This method still mostly works for us, though we don’t use the index cards. (I have considered it at times though.)

I think the main things to remember when homeschooling when the teaching parent is sick are these; you’re human, you have limits; you need breaks and so do your kids; rely on (or build) your support system and remember, this too shall pass.

Have you ever homeschooled through sickness? What are your tips?

Teaching 9/11 with Homeschoolers

One of the beautiful things about homeschool is as the parents, we choose the message we pass on to our children and especially with events like 9/11, that is all the more important. It was and still is a huge event for Americans. And while we do not live in fear because of what happened on that day, in the eyes of some children, the events of the day are terrifying. (Armed terrorist hijacked planes using them to kill and injure thousands of Americans, on our soil).

A resource I found awhile back explains 9/11 to children in a short clip with paper cut outs. It does mention religion towards the end, so if that’s not how you’d want to explain it to your kids, probably stop the video after the explanation of the fourth plane or shortly thereafter where it says a lot of people were hurt on that day.

The important thing is that it allows us as parents to judge how much we feel our children are ready to know. Teenagers are ready to know more. (There is a picture floating around Facebook saying that high school freshmen this year are the first ones who will be taught 9/11 as something that happened before they were born.) Younger kids definitely need it in smaller amounts.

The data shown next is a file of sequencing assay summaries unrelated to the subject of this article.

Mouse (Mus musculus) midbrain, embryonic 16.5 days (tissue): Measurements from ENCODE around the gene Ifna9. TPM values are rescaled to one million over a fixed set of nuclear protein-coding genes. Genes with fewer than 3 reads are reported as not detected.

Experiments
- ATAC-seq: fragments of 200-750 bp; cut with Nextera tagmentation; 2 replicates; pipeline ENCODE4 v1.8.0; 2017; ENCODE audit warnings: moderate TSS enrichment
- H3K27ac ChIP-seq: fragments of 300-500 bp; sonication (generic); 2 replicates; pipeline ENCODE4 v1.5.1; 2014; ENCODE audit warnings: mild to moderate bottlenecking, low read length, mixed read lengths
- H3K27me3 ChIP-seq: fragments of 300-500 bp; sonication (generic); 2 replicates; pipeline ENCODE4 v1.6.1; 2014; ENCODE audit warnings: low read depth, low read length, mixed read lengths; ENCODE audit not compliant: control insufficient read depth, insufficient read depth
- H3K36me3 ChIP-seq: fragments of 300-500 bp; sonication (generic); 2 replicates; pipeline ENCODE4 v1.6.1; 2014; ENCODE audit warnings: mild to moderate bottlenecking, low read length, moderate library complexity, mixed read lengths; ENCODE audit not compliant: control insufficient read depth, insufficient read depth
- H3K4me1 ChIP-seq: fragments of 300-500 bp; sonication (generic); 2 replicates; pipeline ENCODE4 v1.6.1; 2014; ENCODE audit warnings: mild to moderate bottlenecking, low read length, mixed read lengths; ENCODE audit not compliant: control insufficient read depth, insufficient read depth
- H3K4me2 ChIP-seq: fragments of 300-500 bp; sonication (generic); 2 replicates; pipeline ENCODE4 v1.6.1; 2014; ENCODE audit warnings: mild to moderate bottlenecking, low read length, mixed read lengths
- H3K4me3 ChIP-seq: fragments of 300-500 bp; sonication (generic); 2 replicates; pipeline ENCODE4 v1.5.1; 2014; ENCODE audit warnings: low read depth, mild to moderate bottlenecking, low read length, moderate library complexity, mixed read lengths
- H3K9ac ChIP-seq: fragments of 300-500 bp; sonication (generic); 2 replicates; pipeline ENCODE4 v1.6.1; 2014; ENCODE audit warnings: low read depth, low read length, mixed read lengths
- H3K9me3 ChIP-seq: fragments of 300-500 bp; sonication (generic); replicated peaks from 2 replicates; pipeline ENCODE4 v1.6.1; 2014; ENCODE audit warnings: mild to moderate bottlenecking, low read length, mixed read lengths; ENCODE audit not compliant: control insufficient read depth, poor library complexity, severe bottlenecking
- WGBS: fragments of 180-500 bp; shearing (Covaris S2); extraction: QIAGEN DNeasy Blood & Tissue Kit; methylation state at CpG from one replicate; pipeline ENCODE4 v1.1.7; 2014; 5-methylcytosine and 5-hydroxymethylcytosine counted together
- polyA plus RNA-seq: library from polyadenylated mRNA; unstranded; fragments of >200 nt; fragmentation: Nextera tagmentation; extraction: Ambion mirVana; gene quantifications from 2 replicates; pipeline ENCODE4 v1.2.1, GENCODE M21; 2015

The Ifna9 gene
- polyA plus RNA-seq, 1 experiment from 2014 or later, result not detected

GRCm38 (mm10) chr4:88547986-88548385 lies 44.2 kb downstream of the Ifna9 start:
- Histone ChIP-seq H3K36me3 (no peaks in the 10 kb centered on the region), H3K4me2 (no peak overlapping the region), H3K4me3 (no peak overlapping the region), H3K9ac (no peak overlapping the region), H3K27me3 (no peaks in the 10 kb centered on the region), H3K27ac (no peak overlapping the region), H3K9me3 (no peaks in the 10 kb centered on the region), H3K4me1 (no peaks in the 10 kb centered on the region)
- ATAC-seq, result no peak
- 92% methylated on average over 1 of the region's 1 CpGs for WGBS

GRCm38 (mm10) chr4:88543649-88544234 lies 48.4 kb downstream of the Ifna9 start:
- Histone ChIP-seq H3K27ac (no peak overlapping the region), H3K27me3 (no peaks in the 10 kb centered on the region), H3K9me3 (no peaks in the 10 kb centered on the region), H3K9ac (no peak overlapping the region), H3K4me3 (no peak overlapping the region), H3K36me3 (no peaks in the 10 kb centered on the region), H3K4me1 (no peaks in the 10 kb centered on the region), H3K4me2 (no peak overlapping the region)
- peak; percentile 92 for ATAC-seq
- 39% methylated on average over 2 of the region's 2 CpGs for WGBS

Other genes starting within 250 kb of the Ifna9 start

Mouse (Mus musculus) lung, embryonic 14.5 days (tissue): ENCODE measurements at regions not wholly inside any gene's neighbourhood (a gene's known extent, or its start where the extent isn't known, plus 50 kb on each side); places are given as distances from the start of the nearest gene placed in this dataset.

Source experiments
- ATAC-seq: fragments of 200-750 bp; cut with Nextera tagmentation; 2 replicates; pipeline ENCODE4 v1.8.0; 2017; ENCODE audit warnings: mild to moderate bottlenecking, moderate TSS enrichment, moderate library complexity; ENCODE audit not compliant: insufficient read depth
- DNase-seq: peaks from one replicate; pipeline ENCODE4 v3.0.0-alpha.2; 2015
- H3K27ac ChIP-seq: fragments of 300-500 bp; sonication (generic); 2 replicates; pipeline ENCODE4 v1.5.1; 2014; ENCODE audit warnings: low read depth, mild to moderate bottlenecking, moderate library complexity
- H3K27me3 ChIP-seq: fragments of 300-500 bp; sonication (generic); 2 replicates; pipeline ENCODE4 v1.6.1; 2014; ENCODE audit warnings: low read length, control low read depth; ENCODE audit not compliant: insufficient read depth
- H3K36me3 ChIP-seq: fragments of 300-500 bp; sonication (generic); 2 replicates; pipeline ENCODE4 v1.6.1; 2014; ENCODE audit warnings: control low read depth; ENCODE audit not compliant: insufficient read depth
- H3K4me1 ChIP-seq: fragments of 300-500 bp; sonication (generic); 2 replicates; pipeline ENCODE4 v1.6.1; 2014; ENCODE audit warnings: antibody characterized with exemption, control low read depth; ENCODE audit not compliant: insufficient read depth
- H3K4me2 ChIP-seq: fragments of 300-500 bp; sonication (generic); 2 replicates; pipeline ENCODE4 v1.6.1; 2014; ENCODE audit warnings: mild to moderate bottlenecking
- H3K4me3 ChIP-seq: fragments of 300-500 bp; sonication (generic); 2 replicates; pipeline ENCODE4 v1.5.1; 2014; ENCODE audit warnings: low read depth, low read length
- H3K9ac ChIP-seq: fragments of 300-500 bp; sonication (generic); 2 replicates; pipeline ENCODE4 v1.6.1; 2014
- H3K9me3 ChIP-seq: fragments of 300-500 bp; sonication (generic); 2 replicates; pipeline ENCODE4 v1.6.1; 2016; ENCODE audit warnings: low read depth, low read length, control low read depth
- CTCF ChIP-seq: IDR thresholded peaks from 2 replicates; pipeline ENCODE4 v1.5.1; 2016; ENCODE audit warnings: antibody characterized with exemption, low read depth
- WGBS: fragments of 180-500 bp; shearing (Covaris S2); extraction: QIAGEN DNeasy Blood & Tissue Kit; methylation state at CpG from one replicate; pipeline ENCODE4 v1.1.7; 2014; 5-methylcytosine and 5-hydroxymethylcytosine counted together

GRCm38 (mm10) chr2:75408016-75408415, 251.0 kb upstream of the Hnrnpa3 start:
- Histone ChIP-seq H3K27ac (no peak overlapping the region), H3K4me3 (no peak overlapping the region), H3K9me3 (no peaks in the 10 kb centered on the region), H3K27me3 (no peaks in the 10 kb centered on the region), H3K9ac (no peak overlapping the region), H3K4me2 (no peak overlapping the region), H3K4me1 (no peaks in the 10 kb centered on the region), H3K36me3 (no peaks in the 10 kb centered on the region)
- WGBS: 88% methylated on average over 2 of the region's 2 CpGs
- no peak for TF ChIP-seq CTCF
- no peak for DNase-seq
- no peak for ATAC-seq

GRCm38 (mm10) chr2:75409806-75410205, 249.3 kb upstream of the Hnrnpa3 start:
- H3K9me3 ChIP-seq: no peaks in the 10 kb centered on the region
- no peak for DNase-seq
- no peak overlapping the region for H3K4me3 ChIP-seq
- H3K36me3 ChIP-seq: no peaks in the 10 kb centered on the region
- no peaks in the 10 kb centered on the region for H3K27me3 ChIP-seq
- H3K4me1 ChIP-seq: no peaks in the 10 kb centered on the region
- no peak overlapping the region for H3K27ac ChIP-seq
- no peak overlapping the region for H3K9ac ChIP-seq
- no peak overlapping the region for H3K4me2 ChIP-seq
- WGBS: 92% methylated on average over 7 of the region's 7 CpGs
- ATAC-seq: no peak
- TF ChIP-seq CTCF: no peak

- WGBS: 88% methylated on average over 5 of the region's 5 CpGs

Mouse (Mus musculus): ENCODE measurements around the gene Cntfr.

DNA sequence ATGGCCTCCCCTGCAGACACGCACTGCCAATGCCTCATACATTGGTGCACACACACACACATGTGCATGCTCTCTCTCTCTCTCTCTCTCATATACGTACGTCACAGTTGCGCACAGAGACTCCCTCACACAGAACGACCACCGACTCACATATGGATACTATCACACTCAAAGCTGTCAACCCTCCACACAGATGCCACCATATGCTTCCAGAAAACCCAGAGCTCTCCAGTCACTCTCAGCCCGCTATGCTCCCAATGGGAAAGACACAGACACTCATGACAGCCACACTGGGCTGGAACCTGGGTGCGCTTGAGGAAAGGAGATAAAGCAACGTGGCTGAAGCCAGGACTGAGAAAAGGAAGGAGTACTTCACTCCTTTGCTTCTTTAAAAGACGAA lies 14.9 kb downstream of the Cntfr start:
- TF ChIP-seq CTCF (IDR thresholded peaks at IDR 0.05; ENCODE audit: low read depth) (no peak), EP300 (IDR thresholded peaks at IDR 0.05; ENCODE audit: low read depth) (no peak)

A friend of mine put it a good way in that, his kids know that “bad men took over planes in ordee to hurt Americans, but we’ve fought back.”

How do you teach 9/11 to your children (if you choose to)?

Encountering Homeschool Bias

For the most part, I am used to people questioning homeschool and my choice to do so when they know me and it is their first time hearing that I do so. This most recent time was a different story…

I was on my way home and decided to swing into our local Barnes and Nobel because it is on the way and because we needed some things. Granted of course I grabbed more than what I told myself on the way in I was going to grab, but then when I had my purchases in hand, I made my way to the counter, waited in line and then walked up to the cashier when it was my turn.

She rang up my items and then asked about my discount card. I have an educator discount card through their store chain and that all showed up on her computer just fine, but then she asked if I was with one of the programs up here.